One of the most important jobs of a data scientist is to build predictive models for specific business problems. For example, what is the probability that a consumer will default on its loan payment in the next month or its credit card payment. This is a typical example of a predictive model where the data scientist will take a huge amount of loan data or credit cards transactions data and based on the patterns in this data, will try to fit a model that could be applied to future behavior of the consumers.

Let’s say the data scientist working with a bank is asked to build this loan default prediction model. He has access to the borrower’s data. The data set contains many important information about borrowers such as their employment status, years of employment, annual income, marital status, age, amount of loan taken, whether they have defaulted on their loan, and many other variables. The data scientist’s job in this case would be to analyze this data build a model that could accurately predict the loan default status. Of course, this is past data, and we already have the loan default status in our data set. Let’s say we have 1 million records in our data set. For each of these 1 million records, we have all the personal and professional information about the borrowers and we also have their loan default status. So, we are trying to find the relationship between or the impact of all these variables on this one variable, i.e., their loan default status.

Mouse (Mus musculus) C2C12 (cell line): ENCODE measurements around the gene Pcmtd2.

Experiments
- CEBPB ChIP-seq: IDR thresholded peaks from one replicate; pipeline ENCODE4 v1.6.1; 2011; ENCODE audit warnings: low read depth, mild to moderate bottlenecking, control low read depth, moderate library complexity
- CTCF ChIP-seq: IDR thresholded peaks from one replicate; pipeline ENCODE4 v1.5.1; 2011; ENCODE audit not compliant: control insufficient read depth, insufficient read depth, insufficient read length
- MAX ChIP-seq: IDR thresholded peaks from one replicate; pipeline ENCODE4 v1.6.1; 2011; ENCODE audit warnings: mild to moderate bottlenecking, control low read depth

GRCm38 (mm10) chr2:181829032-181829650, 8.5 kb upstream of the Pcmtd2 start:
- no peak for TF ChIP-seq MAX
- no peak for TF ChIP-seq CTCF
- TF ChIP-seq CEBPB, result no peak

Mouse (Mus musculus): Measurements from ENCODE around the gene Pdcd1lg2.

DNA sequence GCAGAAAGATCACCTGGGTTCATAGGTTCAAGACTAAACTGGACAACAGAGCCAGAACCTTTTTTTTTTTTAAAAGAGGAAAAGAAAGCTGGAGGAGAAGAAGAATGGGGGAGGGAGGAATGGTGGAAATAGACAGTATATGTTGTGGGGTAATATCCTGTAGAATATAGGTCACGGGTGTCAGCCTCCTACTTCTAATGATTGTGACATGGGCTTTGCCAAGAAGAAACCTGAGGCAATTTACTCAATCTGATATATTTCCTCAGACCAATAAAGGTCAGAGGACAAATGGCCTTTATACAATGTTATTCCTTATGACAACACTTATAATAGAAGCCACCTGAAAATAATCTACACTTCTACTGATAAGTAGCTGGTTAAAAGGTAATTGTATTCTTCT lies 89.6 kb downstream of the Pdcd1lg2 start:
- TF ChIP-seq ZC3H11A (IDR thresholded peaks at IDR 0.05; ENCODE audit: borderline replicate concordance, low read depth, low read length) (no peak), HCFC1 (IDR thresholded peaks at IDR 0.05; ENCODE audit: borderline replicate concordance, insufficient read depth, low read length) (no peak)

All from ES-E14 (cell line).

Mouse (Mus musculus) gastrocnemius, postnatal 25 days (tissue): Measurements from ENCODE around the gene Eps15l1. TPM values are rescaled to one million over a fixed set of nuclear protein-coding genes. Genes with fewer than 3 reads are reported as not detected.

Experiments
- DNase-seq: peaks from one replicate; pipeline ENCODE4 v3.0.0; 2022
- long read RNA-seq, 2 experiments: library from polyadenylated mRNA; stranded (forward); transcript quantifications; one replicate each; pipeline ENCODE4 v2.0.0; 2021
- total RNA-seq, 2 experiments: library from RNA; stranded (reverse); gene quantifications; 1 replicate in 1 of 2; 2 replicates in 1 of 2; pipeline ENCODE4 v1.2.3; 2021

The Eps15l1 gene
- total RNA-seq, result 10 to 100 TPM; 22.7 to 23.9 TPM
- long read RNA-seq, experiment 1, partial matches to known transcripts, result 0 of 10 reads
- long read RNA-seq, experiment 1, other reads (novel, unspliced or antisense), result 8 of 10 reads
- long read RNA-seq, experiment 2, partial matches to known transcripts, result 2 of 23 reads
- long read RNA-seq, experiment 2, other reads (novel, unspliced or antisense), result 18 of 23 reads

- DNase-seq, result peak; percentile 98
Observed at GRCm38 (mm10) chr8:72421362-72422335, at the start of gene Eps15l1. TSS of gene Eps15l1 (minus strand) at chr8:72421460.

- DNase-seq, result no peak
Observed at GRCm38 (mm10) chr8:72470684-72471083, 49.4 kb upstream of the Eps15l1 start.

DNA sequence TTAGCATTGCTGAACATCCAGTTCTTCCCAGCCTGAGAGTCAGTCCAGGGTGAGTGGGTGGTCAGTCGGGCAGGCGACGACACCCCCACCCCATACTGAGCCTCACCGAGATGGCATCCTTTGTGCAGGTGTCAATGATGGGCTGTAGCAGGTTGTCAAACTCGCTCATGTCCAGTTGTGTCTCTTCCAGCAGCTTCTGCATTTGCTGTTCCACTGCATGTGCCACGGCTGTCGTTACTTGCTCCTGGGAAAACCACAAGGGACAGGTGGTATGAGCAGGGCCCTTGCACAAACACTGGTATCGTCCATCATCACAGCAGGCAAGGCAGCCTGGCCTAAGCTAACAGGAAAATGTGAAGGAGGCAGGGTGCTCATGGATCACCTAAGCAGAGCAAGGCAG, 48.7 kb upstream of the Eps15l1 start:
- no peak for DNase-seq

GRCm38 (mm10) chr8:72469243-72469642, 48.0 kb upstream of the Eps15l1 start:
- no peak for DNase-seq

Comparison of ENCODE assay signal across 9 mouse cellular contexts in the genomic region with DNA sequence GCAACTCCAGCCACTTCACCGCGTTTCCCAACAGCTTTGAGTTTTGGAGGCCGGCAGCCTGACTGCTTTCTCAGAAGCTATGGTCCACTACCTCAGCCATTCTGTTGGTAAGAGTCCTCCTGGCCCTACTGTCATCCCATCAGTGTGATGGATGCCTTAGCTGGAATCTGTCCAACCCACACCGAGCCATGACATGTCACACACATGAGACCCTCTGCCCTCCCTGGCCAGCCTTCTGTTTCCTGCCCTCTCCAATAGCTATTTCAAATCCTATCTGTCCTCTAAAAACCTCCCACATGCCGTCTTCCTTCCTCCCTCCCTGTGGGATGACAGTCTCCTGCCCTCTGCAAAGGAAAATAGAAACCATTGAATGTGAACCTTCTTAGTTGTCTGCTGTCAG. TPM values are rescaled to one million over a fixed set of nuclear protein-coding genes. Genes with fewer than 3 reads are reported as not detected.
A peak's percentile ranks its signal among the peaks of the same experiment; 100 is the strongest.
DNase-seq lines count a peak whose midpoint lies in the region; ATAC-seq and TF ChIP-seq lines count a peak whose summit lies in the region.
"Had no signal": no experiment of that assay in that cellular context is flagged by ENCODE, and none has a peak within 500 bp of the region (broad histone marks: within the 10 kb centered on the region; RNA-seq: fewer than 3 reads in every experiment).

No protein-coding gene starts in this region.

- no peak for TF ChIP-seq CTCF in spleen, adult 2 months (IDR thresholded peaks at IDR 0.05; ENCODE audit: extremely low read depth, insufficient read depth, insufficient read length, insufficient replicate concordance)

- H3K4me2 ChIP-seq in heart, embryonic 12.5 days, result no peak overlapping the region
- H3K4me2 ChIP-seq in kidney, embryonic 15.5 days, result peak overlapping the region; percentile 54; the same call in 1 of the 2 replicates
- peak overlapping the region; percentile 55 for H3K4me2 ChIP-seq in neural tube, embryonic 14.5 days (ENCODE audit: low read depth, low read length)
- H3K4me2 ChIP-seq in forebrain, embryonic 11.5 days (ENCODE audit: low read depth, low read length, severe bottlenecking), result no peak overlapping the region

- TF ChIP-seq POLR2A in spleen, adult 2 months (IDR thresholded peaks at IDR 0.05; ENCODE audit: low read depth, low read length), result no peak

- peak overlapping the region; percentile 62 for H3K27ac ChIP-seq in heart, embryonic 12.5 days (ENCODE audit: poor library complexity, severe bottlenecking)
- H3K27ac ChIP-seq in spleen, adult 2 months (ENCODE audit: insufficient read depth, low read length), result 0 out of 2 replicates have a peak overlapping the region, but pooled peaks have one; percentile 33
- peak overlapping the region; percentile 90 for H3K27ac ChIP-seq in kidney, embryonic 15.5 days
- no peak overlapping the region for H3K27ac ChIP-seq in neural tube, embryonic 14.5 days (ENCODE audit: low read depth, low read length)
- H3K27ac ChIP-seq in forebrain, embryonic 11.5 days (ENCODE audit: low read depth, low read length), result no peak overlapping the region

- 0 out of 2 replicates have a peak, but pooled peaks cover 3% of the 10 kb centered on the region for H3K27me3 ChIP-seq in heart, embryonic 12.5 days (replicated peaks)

The data scientist can take this entire one million record set and try to fit a predictive model (for example, a regression model) with all the variables as explanatory variables and the loan default status as the response variable (the one that we are trying to predict). Once the model is ready, then it can be used to predict the default in case of a new borrower. We can feed in all the explanatory variables (personal and professional information in our example), and the model will be able to predict the probability of default by that borrower.

This is how the process works, however, there is one challenge if the entire 1 million record set is used to build/train the model. Once the model is ready, there is no dataset that we can test the model on before applying it on real-life future borrowers. To solve this problem, the data scientists don’t usually use the entire available dataset to train and build the model. Instead they divide the dataset into two sets: 1) Training set and 2) Testing set.

Once the data scientist has two data sets, they will use the training set to build and train the model. Once the model is ready, they will test it on the testing set for accuracy and how well it performs. The objective is to have the model perform on any data with the highest accuracy. Only when the model has been trained well and tested thoroughly, it is used for actual prediction applications.

There are various methods that can be used to split the data into training and testing sets. Generally, the records will be assigned to training and testing sets randomly so that both sets resemble in their properties as much as possible. Split sizes can also differ based on scenario: it could be 50:50, 60:40, or 2/3rd and 1/3rd. While there are many empirical studies and papers on the best way to split data, 80/20 or 70/30 split are widely used. Rule of thumb is that: the more training data you have, the better your model will be. Another good technique is cross-validation. In cross-validation, you split your data into n bins. You then do leave-one-out training. You train on all the data bins except for 1, and use this remaining bin to test. Repeat this procedure n times and take the average of your accuracies.

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